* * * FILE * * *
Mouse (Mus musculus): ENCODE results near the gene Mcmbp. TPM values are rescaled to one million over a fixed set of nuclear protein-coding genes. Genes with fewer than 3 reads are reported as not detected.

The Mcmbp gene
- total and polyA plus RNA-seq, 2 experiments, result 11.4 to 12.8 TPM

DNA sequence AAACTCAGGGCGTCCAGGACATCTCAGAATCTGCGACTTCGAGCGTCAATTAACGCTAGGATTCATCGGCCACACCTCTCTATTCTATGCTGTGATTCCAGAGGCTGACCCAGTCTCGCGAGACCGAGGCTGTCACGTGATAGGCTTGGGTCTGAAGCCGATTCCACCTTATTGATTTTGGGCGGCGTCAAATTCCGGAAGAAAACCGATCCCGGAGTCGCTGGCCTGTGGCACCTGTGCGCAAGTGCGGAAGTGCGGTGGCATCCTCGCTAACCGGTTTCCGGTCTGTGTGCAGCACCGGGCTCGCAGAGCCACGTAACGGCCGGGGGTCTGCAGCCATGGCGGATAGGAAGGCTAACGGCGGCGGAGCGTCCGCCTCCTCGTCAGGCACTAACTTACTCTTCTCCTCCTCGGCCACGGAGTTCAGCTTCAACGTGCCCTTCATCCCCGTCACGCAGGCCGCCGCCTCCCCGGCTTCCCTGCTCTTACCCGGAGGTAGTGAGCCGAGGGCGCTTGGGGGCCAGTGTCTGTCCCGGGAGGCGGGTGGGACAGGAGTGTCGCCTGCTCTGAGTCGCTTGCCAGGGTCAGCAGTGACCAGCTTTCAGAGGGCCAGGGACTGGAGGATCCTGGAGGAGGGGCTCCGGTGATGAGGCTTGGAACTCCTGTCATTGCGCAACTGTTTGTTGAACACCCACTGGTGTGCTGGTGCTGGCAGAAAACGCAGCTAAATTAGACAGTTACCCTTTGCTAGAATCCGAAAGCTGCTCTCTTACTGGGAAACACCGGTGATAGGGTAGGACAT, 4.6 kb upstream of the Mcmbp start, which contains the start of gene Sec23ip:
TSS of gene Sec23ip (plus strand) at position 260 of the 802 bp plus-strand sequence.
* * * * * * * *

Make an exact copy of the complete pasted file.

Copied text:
Mouse (Mus musculus): ENCODE results near the gene Mcmbp. TPM values are rescaled to one million over a fixed set of nuclear protein-coding genes. Genes with fewer than 3 reads are reported as not detected.

The Mcmbp gene
- total and polyA plus RNA-seq, 2 experiments, result 11.4 to 12.8 TPM

DNA sequence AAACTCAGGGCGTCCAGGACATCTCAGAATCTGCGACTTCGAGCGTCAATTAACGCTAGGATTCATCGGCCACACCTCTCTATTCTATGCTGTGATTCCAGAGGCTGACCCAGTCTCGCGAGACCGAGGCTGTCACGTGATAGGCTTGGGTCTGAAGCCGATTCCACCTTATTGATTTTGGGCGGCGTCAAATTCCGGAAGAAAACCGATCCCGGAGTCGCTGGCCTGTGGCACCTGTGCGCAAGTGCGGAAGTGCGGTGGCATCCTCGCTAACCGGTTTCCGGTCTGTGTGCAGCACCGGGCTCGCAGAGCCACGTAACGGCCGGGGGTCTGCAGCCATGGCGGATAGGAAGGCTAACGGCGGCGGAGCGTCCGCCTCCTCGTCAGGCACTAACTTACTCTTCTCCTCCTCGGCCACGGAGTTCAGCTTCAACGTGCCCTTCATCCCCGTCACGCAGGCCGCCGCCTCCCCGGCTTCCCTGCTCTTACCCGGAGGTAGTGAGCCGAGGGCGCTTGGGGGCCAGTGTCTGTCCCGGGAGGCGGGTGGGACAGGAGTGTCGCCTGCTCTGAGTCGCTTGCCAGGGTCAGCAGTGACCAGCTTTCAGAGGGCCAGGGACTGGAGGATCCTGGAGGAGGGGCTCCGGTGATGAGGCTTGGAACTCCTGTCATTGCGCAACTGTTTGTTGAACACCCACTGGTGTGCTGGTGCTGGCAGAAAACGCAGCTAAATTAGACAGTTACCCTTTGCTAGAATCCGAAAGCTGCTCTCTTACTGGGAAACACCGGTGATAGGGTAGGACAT, 4.6 kb upstream of the Mcmbp start, which contains the start of gene Sec23ip:
TSS of gene Sec23ip (plus strand) at position 260 of the 802 bp plus-strand sequence.